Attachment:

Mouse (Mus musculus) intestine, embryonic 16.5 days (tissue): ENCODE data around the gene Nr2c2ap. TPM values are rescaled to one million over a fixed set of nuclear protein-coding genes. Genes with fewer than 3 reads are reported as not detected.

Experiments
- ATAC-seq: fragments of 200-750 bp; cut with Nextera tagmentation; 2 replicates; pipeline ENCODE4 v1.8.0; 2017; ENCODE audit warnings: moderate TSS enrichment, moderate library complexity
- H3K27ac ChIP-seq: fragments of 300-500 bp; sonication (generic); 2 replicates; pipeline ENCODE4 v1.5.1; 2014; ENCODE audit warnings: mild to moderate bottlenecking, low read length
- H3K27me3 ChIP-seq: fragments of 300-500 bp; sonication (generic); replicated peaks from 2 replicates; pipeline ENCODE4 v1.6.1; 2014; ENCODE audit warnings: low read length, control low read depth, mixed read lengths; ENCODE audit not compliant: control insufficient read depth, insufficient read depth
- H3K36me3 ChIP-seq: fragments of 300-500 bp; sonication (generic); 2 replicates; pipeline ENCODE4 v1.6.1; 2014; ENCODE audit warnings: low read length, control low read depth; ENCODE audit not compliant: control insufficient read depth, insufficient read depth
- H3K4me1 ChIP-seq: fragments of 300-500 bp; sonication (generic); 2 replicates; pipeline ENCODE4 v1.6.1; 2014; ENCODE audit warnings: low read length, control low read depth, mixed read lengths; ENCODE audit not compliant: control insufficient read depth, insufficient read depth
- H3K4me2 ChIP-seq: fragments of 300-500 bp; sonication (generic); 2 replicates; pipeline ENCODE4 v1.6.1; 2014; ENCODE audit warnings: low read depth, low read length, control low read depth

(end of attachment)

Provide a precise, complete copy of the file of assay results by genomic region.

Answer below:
Mouse (Mus musculus) intestine, embryonic 16.5 days (tissue): ENCODE data around the gene Nr2c2ap. TPM values are rescaled to one million over a fixed set of nuclear protein-coding genes. Genes with fewer than 3 reads are reported as not detected.

Experiments
- ATAC-seq: fragments of 200-750 bp; cut with Nextera tagmentation; 2 replicates; pipeline ENCODE4 v1.8.0; 2017; ENCODE audit warnings: moderate TSS enrichment, moderate library complexity
- H3K27ac ChIP-seq: fragments of 300-500 bp; sonication (generic); 2 replicates; pipeline ENCODE4 v1.5.1; 2014; ENCODE audit warnings: mild to moderate bottlenecking, low read length
- H3K27me3 ChIP-seq: fragments of 300-500 bp; sonication (generic); replicated peaks from 2 replicates; pipeline ENCODE4 v1.6.1; 2014; ENCODE audit warnings: low read length, control low read depth, mixed read lengths; ENCODE audit not compliant: control insufficient read depth, insufficient read depth
- H3K36me3 ChIP-seq: fragments of 300-500 bp; sonication (generic); 2 replicates; pipeline ENCODE4 v1.6.1; 2014; ENCODE audit warnings: low read length, control low read depth; ENCODE audit not compliant: control insufficient read depth, insufficient read depth
- H3K4me1 ChIP-seq: fragments of 300-500 bp; sonication (generic); 2 replicates; pipeline ENCODE4 v1.6.1; 2014; ENCODE audit warnings: low read length, control low read depth, mixed read lengths; ENCODE audit not compliant: control insufficient read depth, insufficient read depth
- H3K4me2 ChIP-seq: fragments of 300-500 bp; sonication (generic); 2 replicates; pipeline ENCODE4 v1.6.1; 2014; ENCODE audit warnings: low read depth, low read length, control low read depth